3 reasons why it’s great to be a firearms-loving female


The author engaged in her passion and profession. Despite being labeled, the fastest growing demographic in the gun community, women have always been shooters. However, this may be the greatest time in history to be a gun gal. (Photo: Team HB)

By the account of countless local gun store owners, hunting organizations like National Wild Turkey Federation, and general industry buzz, women are usually named as the “fastest-growing segment of the industry.” Indeed, women in America have used guns and enjoyed shooting since guns began to be used for home and national defense and hunting.

Although it’d probably be relatively easy to do, I know of no academic or market-based research on women and the gun industry that accounts for this growth. Available surveys have focused only on women who hunt.

The difference between generations past and today in terms of girls and women being involved with guns appears, to me, to be the entrance of new populations into gun ownership. The growing presence of indoor ranges in urban areas would support this theory. Personally, I encounter many new female gun owners of every walk of life who are interested in guns for self-protection, with an interest in hunting or competing sometimes following as experience with firearms deepens.

In all though, I do feel it’s the greatest time ever to be a gun-loving female, and here are my three main reasons:

1. Carry options aplenty

Countless articles and posts bemoan the difficulty of finding a carry method for a women’s physique. In reality, we have all the options men do plus a few more. Now, I’ll admit that selecting a safe method might preclude some products, but even with those eliminated, our choices still outnumber the guys’ pickings.

In addition to the number of carry methods available to women, like purses and bra-mounted models, style and finish choices include all those plain black and brown numbers in the traditionally male market, and a plethora of styles and colors to fit your taste and wardrobe—although I do believe that concealed means just that, an attractive holster or gun can bring just as much enjoyment as that perfectly-fitting yet beautiful bra and panty set, and unlike the undies, will probably last a lot longer.

2. The industry has laid out the red carpet for females

Ladies of all ages are involved in shooting sports, hunting, self-protection training, recreational shooting, and professional military and law enforcement shooting at a level that, if not unprecedented, is being publicized more than ever.  The firearm and related industries, and even governments, have responded by creating female-focused products and policies.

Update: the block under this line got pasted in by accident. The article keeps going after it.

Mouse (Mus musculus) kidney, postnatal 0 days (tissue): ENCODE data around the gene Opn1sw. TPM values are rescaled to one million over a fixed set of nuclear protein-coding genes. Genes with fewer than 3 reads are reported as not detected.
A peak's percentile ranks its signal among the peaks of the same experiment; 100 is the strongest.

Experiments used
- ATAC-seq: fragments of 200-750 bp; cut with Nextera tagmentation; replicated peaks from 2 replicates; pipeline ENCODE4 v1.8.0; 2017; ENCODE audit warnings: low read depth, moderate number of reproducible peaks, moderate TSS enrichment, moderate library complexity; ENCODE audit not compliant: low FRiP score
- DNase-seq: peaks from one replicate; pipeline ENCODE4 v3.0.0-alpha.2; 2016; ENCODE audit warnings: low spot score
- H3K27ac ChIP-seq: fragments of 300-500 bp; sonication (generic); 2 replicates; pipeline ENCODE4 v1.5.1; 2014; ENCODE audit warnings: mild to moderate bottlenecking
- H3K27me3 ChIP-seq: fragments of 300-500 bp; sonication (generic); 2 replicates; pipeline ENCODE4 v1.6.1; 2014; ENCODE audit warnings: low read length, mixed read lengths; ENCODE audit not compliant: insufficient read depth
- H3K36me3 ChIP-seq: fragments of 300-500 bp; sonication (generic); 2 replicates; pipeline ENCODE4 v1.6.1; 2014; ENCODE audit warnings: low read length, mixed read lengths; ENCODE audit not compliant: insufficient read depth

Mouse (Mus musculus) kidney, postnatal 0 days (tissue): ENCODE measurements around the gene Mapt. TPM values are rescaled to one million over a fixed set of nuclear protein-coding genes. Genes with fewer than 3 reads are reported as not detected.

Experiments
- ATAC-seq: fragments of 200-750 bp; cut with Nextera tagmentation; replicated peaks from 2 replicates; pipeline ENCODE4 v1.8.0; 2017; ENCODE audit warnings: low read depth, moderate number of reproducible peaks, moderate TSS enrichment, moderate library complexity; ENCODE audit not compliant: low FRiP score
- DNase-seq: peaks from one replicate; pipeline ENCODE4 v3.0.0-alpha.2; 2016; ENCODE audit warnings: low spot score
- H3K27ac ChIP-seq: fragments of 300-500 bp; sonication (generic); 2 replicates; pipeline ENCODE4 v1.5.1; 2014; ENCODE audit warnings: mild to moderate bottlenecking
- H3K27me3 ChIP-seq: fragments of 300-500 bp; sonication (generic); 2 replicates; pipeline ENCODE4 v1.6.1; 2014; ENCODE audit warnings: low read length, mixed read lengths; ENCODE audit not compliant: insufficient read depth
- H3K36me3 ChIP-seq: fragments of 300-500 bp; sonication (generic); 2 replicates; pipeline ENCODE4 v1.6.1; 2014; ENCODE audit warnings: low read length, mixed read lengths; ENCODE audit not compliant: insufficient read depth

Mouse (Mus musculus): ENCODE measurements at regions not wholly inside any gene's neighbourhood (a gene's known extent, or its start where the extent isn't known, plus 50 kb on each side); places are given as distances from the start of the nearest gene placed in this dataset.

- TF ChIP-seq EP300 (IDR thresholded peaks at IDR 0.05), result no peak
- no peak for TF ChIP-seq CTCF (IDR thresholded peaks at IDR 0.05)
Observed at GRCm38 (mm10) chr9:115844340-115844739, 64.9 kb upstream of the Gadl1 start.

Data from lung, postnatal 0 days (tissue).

The growing presence of women’s hunting wear and guns customized for women by big names like Savage and Weatherby is proof the industry is paying attention to female buying power. While I’ve been known to rant about inferior or hard-to-operate guns being marketed to female first-time pistol buyers, the effort to cater to the market doesn’t go unnoticed. Although many women, myself included, prefer wearing functional (read: men’s) clothing for hunting or range time rather than items from the pink-it-and-shrink-it market, having girly options available certainly makes gun ownership and use friendlier and less of a cultural leap for newcomers.

3. Community

There are women’s shooting clubs, plus women-only training events and hunts available in many communities. The desire to learn a useful skill or enjoyment of outdoor recreation in a non-competitive environment are typical motivators for new shooters. In my observations as an instructor, many women have been unwittingly discouraged from shooting by well-meaning male companions who showed them inappropriate techniques or failed to recognize impending pain, like a thumb behind a pistol slide or not securing the butt of a long gun into the shoulder. Neutral input from a supportive instructor or friend can help a motivated but intimidated new shooter blossom. One program that does just that is the Ladyseed aspect of the Appleseed rifle marksmanship program.  It’s a great way to learn rifle marksmanship and the role of ordinary women in the founding of the United States.

Role models and companionship are easy to find at every level of shooting. Six-time Olympian Kim Rhode has shown the world more than multiple record-breaking performances, she’s also called politicians out on misstatements about ammunition restrictions. Shyanne Roberts has made headlines as a very young and competent three-gun competitor. Anyone who carries a gun as part of their job or for personal defense can find inspiration in the story of Los Angeles Police Department Sergeant Stacy Lim, who mounted an effective armed defense in response to a would-be carjacker. The attack occurred when she was in her personal vehicle, off-duty.

What’s next?

An informal, verbal survey of local, licensed civilian gun carriers has revealed an interesting trend in the year 2017. Women have been more likely than men to say they carry on a daily basis, at more places than just the car. It’s an interesting trend from which several theories of “why” could grow.

Firearms will always carry some association with manhood, a deserved inference considering that officially armed forces are, historically, mostly male. Despite society’s tendency to pigeonhole roles and the associated tools, women have always been part of the gun scene, filling usually unsung roles as snipers, home defenders, infantry soldiers, police and detention officers, and more. Although a female may feel as if she’s stepping out alone into a new world by purchasing or using a gun, she’s really setting out on a worn and mostly welcoming path. Any dissuaders who appear on the way, as they will on any worthy pursuit, are only a test of her resolve.

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